By Jonathan Gao
In an evaluation of a merger, the type of existing competitors in the market should play a role in constraining market power following the merger. In the airline industry, heterogeneity between low-cost carriers (LCCs) and legacy carriers suggest that the types of airline competitors could affect the price effects of a merger. This paper investigates the pro-competitive effects that existing, non-merging airline carriers have on prices when an airline merger occurs. Using data in the years around the 2008 merger between Delta and Northwest Airlines, the results show that average price levels of Delta and Northwest dropped after the merger, with larger price decreases on routes with LCC competitors. There is evidence that incumbent LCC competitors have a larger influence than legacy competitors in restricting post-merger prices and market power, confirming that the type of competitors matters in assessing the level of competition in a market. This paper also shows that much of the cost efficiencies from the merger were concentrated on routes with a hub of Delta or Northwest.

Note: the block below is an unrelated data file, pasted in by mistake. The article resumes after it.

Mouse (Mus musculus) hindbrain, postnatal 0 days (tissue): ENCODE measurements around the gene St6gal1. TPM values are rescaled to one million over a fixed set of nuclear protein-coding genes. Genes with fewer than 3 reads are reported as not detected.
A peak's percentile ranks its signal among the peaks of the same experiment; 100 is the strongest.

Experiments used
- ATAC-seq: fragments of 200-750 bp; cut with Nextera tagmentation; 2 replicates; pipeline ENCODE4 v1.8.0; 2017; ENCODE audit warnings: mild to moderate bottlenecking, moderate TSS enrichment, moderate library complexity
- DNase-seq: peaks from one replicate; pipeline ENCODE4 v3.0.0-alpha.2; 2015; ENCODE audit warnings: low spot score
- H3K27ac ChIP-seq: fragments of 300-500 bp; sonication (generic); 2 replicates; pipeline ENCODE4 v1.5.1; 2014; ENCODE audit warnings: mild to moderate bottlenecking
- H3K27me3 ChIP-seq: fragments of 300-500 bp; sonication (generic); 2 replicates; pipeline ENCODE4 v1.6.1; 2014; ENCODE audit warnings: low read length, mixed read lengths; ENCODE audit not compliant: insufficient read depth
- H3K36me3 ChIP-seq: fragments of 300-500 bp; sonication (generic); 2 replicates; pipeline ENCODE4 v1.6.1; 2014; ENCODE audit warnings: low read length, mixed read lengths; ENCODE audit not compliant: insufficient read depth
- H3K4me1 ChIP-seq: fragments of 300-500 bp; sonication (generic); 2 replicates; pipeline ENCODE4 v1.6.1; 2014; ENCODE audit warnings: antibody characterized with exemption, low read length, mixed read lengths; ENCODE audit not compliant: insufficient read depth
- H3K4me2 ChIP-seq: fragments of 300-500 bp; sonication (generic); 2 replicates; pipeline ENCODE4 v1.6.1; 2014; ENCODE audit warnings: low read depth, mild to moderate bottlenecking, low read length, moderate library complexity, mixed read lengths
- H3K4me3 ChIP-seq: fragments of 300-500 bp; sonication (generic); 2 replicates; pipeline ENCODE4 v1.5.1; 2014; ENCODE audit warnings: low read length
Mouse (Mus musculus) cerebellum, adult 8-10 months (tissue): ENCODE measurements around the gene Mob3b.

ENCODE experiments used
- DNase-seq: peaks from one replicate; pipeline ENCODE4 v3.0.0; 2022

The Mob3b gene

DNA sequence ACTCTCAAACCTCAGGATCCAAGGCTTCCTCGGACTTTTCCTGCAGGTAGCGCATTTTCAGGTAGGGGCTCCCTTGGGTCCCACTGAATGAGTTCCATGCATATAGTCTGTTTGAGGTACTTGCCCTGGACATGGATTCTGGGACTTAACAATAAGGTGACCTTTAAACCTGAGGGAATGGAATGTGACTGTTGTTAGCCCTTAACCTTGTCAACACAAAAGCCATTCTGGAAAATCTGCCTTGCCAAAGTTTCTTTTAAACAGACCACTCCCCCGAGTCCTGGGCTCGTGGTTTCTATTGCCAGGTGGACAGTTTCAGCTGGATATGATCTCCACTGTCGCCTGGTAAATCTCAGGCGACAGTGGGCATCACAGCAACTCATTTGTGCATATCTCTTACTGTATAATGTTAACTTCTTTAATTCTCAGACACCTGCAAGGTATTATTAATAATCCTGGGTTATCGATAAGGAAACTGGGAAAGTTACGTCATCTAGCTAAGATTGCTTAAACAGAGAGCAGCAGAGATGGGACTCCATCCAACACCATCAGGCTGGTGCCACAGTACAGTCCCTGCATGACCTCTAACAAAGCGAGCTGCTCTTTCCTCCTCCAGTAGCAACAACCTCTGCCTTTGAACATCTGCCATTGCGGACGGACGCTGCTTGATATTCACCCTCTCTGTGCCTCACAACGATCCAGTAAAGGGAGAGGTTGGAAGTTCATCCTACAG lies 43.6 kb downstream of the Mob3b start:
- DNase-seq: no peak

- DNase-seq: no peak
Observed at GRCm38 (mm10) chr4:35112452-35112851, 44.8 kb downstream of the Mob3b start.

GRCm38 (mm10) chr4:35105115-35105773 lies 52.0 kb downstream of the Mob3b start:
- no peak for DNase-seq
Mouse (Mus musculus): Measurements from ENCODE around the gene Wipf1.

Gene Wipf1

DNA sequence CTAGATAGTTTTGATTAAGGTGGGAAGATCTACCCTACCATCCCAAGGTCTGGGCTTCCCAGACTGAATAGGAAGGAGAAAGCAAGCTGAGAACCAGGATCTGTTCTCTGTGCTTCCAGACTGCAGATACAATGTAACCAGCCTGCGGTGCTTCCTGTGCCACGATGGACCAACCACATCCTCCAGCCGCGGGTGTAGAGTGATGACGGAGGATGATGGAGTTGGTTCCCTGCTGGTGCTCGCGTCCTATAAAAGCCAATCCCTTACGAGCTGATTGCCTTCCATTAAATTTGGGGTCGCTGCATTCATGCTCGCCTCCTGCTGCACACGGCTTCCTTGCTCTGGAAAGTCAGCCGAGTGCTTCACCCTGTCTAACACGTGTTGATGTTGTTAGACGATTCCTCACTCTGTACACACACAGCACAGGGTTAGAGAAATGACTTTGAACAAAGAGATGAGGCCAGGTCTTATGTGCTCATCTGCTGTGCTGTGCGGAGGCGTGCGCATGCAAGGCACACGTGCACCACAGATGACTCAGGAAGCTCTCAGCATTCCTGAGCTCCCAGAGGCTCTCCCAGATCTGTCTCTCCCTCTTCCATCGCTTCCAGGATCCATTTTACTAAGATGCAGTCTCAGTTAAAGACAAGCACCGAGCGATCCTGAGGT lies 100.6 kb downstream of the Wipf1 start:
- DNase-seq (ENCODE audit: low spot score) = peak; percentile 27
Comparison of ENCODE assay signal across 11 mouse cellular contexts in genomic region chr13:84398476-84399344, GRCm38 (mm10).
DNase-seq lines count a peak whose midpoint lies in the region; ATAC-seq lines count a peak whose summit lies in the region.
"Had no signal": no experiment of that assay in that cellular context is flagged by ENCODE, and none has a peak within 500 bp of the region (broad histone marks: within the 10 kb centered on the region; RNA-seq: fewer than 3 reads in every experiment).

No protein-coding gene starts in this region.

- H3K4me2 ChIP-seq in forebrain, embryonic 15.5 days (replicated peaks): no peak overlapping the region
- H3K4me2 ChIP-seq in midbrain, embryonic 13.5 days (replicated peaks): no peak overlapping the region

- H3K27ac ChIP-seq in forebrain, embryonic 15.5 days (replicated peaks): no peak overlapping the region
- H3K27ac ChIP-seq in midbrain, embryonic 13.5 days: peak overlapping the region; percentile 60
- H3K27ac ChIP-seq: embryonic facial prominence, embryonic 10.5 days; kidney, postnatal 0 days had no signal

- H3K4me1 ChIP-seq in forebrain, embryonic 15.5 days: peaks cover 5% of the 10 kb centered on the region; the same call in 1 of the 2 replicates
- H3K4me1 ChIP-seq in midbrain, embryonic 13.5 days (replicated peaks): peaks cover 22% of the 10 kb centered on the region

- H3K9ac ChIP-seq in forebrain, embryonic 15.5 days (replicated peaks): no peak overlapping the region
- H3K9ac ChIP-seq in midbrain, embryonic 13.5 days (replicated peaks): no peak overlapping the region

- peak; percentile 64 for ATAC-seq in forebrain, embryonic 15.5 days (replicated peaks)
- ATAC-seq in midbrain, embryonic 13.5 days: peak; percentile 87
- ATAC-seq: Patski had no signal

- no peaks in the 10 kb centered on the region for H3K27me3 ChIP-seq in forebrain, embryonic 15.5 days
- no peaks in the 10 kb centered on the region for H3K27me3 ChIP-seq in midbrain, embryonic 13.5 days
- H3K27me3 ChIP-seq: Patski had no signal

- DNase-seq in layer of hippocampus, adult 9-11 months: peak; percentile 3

Advisor: James Roberts | JEL Codes: L0, L11, L13 | Tagged: Airline Competition, Airline Merger, Market Structure